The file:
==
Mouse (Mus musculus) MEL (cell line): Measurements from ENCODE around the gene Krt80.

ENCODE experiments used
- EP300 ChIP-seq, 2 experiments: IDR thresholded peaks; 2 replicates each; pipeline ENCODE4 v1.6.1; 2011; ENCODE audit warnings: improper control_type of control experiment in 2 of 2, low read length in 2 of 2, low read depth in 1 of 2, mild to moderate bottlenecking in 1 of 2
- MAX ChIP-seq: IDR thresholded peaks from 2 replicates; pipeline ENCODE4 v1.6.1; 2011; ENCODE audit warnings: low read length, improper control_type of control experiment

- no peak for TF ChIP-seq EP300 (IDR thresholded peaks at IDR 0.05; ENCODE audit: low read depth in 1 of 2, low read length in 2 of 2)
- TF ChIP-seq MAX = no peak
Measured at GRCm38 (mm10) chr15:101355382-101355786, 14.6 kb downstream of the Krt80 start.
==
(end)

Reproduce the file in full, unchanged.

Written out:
Mouse (Mus musculus) MEL (cell line): Measurements from ENCODE around the gene Krt80.

ENCODE experiments used
- EP300 ChIP-seq, 2 experiments: IDR thresholded peaks; 2 replicates each; pipeline ENCODE4 v1.6.1; 2011; ENCODE audit warnings: improper control_type of control experiment in 2 of 2, low read length in 2 of 2, low read depth in 1 of 2, mild to moderate bottlenecking in 1 of 2
- MAX ChIP-seq: IDR thresholded peaks from 2 replicates; pipeline ENCODE4 v1.6.1; 2011; ENCODE audit warnings: low read length, improper control_type of control experiment

- no peak for TF ChIP-seq EP300 (IDR thresholded peaks at IDR 0.05; ENCODE audit: low read depth in 1 of 2, low read length in 2 of 2)
- TF ChIP-seq MAX = no peak
Measured at GRCm38 (mm10) chr15:101355382-101355786, 14.6 kb downstream of the Krt80 start.